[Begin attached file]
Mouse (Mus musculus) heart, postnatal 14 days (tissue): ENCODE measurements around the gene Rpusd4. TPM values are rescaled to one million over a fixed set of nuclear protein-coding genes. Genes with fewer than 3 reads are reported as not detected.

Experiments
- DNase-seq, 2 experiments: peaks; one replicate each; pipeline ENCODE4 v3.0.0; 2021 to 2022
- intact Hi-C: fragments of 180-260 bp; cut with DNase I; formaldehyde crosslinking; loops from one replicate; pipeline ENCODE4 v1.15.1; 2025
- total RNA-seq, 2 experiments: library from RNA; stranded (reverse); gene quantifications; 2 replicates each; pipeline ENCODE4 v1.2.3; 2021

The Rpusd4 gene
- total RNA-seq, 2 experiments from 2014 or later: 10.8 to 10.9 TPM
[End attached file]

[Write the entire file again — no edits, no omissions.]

Mouse (Mus musculus) heart, postnatal 14 days (tissue): ENCODE measurements around the gene Rpusd4. TPM values are rescaled to one million over a fixed set of nuclear protein-coding genes. Genes with fewer than 3 reads are reported as not detected.

Experiments
- DNase-seq, 2 experiments: peaks; one replicate each; pipeline ENCODE4 v3.0.0; 2021 to 2022
- intact Hi-C: fragments of 180-260 bp; cut with DNase I; formaldehyde crosslinking; loops from one replicate; pipeline ENCODE4 v1.15.1; 2025
- total RNA-seq, 2 experiments: library from RNA; stranded (reverse); gene quantifications; 2 replicates each; pipeline ENCODE4 v1.2.3; 2021

The Rpusd4 gene
- total RNA-seq, 2 experiments from 2014 or later: 10.8 to 10.9 TPM